• There are much more memorable tunes and visuals throughout the film, but what I love about “Poor Jack” is that you almost think that Jack will actually learn something from putting everyone through this massive ordeal, but NOPE! As the lyrics continue, you realize he’s learned NOTHING, and it’s amazing.
  • I’ve watched it on television a thousand times, but it took re-visiting it on the big screen to realize that Zero’s glowing nose is actually a light-up jack-o-lantern. Huh. Neat.
  • The whole Harvey Weinstein scandal and #MeToo and just all of that recent business really casts a new light on Sally’s relationship with Dr. Finkelstein.
Dr. Finkelstein holds Sally's arm in front of her

Yikes.

  • A few years ago I went to Disneyland in October, and I felt chagrined to discover that the Haunted Mansion ride had been given a Nightmare Before Christmas makeover. Make no mistake:  If this movie had its own ride, I’d be the first in line. But the whole point of the trip was to get drenched in nostalgia, so I felt bitterly disappointed that I couldn’t experience the Haunted Mansion of my childhood.
  • Only one sobbing, terrified child at my screening. I had estimated there would be about three.

Treehouse of Horror Roundup 26-27

Like most other Americans, I spent the last couple of days consumed with a different sort of nightmarish joke. But life and the days of November march on, and now that it’s ten days past Halloween, we need to wrap this up.

It felt good to laugh and get one last sweet taste of Halloween for the year. I even ate some candy — gummy bears — to mark the occasion. And The Simpsons managed to let me end on happy note by providing two mostly solid episodes. I’m glad I took this ride with you all.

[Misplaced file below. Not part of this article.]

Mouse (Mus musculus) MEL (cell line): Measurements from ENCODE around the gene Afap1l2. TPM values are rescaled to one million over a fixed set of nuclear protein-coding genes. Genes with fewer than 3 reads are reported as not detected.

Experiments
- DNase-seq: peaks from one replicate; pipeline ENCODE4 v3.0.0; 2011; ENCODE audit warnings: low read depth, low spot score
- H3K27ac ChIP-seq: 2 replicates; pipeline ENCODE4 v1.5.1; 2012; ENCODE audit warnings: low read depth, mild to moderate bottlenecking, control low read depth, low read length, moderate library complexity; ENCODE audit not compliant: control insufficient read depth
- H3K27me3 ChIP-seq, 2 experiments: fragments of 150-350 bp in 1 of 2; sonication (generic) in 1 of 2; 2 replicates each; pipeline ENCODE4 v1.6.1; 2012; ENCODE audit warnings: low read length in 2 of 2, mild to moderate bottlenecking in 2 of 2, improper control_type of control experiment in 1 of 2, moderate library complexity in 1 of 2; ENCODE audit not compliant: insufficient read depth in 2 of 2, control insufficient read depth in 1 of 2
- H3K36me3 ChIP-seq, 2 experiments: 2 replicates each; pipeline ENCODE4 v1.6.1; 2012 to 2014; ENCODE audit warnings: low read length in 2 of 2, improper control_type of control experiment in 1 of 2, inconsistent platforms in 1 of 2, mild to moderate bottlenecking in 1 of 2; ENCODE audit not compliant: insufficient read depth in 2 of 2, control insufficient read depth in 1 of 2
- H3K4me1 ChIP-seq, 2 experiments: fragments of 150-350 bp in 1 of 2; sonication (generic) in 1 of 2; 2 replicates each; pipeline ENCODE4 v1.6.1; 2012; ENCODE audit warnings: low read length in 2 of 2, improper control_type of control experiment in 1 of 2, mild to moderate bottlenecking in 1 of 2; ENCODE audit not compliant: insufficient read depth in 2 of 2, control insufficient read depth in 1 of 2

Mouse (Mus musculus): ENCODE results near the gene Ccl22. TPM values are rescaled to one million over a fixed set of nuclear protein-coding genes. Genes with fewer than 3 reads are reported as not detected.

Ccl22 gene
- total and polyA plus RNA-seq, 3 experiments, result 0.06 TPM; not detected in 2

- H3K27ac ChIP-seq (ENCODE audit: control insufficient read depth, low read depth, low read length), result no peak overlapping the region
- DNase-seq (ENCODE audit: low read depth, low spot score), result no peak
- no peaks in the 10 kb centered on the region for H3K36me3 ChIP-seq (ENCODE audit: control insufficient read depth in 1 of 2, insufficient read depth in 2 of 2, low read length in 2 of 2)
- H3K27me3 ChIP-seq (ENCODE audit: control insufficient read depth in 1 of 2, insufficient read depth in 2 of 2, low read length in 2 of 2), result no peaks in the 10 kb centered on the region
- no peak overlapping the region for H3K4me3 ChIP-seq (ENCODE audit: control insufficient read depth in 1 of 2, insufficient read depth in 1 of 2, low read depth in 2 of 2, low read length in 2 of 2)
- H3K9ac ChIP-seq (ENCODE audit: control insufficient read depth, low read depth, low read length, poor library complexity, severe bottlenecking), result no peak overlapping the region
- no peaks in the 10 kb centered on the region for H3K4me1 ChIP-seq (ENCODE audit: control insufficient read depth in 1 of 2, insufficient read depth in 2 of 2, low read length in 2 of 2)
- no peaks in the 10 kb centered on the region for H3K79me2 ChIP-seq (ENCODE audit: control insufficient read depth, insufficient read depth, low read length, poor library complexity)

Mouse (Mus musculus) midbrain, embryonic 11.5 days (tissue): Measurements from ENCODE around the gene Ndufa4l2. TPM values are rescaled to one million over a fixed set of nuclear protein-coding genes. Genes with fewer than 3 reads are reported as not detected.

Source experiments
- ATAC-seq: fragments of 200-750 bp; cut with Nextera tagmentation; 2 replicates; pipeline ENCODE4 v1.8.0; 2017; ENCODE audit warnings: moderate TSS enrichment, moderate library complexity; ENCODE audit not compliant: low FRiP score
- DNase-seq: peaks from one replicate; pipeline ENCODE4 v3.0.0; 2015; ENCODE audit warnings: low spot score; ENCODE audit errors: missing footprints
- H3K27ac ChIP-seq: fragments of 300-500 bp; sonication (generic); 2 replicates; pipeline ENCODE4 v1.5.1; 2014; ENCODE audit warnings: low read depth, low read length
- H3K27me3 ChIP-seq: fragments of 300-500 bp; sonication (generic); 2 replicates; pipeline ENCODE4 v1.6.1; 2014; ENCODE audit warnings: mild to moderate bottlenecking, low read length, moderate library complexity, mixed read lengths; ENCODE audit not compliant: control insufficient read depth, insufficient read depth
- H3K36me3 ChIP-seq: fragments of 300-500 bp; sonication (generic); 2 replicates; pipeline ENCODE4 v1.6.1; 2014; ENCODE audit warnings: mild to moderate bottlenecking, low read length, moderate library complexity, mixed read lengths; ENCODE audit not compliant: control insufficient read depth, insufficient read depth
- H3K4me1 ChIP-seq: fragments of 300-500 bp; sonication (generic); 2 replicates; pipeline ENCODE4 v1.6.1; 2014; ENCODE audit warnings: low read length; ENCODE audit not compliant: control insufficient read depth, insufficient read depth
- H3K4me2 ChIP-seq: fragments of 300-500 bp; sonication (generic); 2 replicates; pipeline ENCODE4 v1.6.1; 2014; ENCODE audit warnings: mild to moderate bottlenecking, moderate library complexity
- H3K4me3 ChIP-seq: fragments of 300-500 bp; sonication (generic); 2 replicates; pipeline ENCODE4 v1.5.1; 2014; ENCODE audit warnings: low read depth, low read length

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Treehouse of Horror Roundup 19-21

It only just occurred to me tonight (10 and a half hours into this roundup) that I could have made things interesting by collecting and crunching some Simpsons data as I watched. What percentage of Halloween segments focus on each character? How often are Kang and Kudos central to a plot rather than mere background? How many times does each character actually die onscreen? What a missed opportunity!

Well, I guess I could just start over.

Yeah, no.

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Treehouse of Horror Roundup 11-16

We’ve hit a bit of a rough patch. What say you, Groundskeeper Willie?

Picture of Groundskeeper Willie

We’re wasting more energy than Ricky Martin’s girlfriend.

Harsh, but probably accurate. This was not a great group of episodes, although it wasn’t a complete comedic dead space.

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Aside

Over the weekend, I walked up to the Georgetown theater to see Denial. I sat near an old married couple, near enough to hear him quietly give her his one-word opinion on each trailer. Skip or see. He’s apparently a tough critic because everything got a skip, but she contradicted him on Loving and Collateral Beauty. And the way she said “see” made me think that he is definitely going to have to sit through those two movies.

Despite the highly emotional nature of the controversy at its heart, Denial is a cerebral pleasure. To watch it is to view an inflammatory topic as an invisible member of a highly skilled legal team, dispassionately and strategically. I enjoyed it, but probably will not revisit.